Arnt Offringa, director, R&D, at aerospace manufacturer GKN Aerospace Fokker (Hoogeveen, The Netherlands), says PEKK’s ability to deliver performance on a par with PEEK, but process at a lower melt temperature, makes it the prime candidate for future growth in commercial airframe applications.
Thermoplastic resins typically are applied to the fiber via solvent-based or water-based powder application. The prepreg method used affects the interface properties with the fiber, and the water-based process creates a smoother surface than the solvent-based process. The fiber volume fraction of most thermoplastic tapes ranges from 40-60%, with aerospace-grade materials in the 50-60% range.
“Sixty percent fiber volume is important if mechanical properties are the primary focus and you have a production process with a longer cycle time and plenty of flexibility for pressure and temperature,” says Buck. “Higher speed or lower pressure processes, such as AFP/ATL, out-of-autoclave/oven processing, etc., would benefit from higher resin contents.”
Tapes can be slit to create narrower tapes, or tows. Tapes also can be cut, like thermoset prepregs, to prescribed shapes to create blanks. Thermoplastics tapes do not have backing paper like thermoset tapes do.
The use of thermoplastics changes considerably the manufacturing steps to make finished parts. The most important difference is that a thermoplastic, by nature, is solid at room temperature and must be heated to melt temperature for forming. As noted, PEKK has a higher Tg than PEEK (160°C vs. 140°C); PEEK has a higher melt temperature than PEKK (390°C vs. 340°C).
Jim Pratte, technical fellow, composite materials research and innovation group at Solvay Composite Materials (Alpharetta, GA, US), says material use depends on the application, noting that PEKK is a co-polymer that can be tailored for different temperatures and crystallinity rates, while PEEK has an extensive database and crystallizes faster.
Such temperature requirements immediately vault these materials beyond the temperatures required to cure epoxy or any other thermoset material. The most commonly used process to manufacture parts from thermoplastic tapes today is stampforming, where tapes, cut to a prescribed shape and then stacked, are inserted into a preheating oven to be softened and preconsolidated. This stackup is then transferred to a forming press, which usually consists of a matched metal tool that fully consolidates and cools the tapes under high pressure (250-500 psi).
“Generally, I have found that processing of thermoplastics often requires a ‘backwards’ type of thought process vs. processing thermosets,” says Buck. “For example, with thermoplastics, you typically don’t want to consolidate the part in the mold, but instead form a pre-heated, pre-consolidated laminate, and then use the tool to cool the pre-heated part.”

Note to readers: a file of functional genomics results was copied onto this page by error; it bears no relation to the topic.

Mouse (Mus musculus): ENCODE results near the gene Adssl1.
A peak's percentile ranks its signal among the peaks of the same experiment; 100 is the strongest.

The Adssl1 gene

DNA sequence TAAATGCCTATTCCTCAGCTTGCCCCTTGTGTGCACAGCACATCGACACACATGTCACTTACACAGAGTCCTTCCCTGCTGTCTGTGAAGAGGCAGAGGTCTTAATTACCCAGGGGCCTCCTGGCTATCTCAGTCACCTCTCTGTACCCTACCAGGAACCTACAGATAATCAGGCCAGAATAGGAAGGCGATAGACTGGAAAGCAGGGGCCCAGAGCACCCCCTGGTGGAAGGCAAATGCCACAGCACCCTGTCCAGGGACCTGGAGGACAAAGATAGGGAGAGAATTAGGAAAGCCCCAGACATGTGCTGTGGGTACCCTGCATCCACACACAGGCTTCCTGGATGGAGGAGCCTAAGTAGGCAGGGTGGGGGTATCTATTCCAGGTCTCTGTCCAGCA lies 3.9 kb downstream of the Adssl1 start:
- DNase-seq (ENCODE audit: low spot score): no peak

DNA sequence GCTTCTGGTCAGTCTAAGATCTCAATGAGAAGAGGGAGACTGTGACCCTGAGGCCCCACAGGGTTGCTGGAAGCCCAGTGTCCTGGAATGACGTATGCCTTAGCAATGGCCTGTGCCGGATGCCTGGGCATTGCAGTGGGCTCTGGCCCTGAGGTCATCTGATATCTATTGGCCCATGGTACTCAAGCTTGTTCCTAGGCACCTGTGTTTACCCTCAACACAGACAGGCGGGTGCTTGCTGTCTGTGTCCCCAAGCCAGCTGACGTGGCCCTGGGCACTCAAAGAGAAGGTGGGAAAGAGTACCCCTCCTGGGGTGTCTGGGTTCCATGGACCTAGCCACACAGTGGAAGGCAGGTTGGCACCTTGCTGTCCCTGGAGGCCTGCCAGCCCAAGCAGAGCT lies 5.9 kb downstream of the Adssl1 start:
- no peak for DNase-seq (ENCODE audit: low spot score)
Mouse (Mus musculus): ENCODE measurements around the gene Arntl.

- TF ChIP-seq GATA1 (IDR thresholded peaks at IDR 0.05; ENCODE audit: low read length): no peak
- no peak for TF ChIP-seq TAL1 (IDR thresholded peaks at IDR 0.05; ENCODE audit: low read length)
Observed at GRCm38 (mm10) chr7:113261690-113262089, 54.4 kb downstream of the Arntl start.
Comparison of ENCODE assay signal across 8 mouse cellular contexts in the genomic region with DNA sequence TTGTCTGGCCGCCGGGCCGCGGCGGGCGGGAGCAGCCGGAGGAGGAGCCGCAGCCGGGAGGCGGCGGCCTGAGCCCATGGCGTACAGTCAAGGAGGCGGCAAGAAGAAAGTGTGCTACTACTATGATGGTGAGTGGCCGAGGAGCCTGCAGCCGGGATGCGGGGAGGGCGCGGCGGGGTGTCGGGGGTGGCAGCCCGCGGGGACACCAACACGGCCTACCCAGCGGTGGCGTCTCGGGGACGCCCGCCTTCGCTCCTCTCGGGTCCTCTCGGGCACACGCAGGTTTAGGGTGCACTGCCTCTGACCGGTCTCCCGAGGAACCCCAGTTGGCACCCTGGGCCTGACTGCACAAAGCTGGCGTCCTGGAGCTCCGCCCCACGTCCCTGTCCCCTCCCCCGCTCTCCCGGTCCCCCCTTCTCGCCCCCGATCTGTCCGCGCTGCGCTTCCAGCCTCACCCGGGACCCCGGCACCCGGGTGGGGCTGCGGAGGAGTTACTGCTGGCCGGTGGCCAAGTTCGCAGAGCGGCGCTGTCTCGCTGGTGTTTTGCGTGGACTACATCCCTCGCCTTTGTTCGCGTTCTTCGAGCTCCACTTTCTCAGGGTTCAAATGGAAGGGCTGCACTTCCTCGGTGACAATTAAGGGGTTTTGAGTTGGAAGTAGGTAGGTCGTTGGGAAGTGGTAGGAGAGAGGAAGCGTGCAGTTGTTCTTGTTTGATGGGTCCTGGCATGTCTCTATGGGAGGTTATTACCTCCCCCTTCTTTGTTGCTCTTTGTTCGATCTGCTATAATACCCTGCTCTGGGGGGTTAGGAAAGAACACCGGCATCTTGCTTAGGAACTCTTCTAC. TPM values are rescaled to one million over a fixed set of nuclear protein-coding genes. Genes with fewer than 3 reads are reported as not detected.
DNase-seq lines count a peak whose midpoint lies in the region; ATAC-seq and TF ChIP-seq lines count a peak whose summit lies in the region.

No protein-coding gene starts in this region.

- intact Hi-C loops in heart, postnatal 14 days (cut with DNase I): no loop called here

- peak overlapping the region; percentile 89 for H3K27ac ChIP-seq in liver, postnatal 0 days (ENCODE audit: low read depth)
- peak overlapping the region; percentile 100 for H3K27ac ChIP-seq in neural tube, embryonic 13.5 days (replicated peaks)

Less common, and still under development, is in-situ consolidation (Fig. 3), where slit tapes (tows) are placed on a tool via automated fiber placement (AFP) or automated tape laying (ATL). In this system, a high-intensity laser, hot gas or flame at the tape head heats the resin to melt temperature to soften it, while the end-effector applies pressure to consolidate the plies. Ultimately, such a system would perform full consolidation in-situ, but is still being developed for demonstration. For now, further consolidation (autoclave or similar) is required to achieve porosity targets.
Pierre-Yves Quéfélec, global and defense business unit head at Porcher Industries (Eclose-Badinières, France), which specializes in AFP of thermoplastic tapes, says the company works with machinery manufacturer Coriolis Composites (Queven, France) and is targeting <0.5% porosity. “An autoclave is still needed for this,” he says, “but we are starting to reach this level with oven cure, depending on the quality of the AFP. The high viscosity of thermoplastics is a challenge, as is the homogeneity and consistency of the impregnation.”
Although it is not widely used today, the most promising process in work toward the <0.5% porosity target is possibly continuous compression molding (CCM, see Fig. 4). Here, continuous tapes are passed through forming tools that heat and shape the material and create, effectively, a range of shapes, including T, C, H, hat and Omega profiles and others. This process has particular promise for the manufacture of stringers and frames for commercial aircraft.
As noted, autoclave cure is an option, and for some, a necessity, to ensure minimal porosity. Offringa notes that Fokker prefers the autoclave because it facilitates resin flow through the fiber and helps maintain process control and consistent part quality. The time required to consolidate a thermoplastic component in an autoclave is usually 3-4 hours — significantly less time than required to cure and consolidate thermoset materials.
Solvay’s Pratte says achieving porosity targets is not difficult with most of the thermoplastics processes used today. “Time and temperature takes most of the voids out,” he says. The only process that struggles, he says, is in-situ ATL/AFP, because the timescale — the amount of time spent applying pressure at temperature and consolidating the tape — is limited. “The key point here is not so much porosity as wetout of the filaments with polymer in the tape. You might have some porosity in the tape, but you cannot have dry fibers as the in-situ process timescale and conditions will not compensate for that.”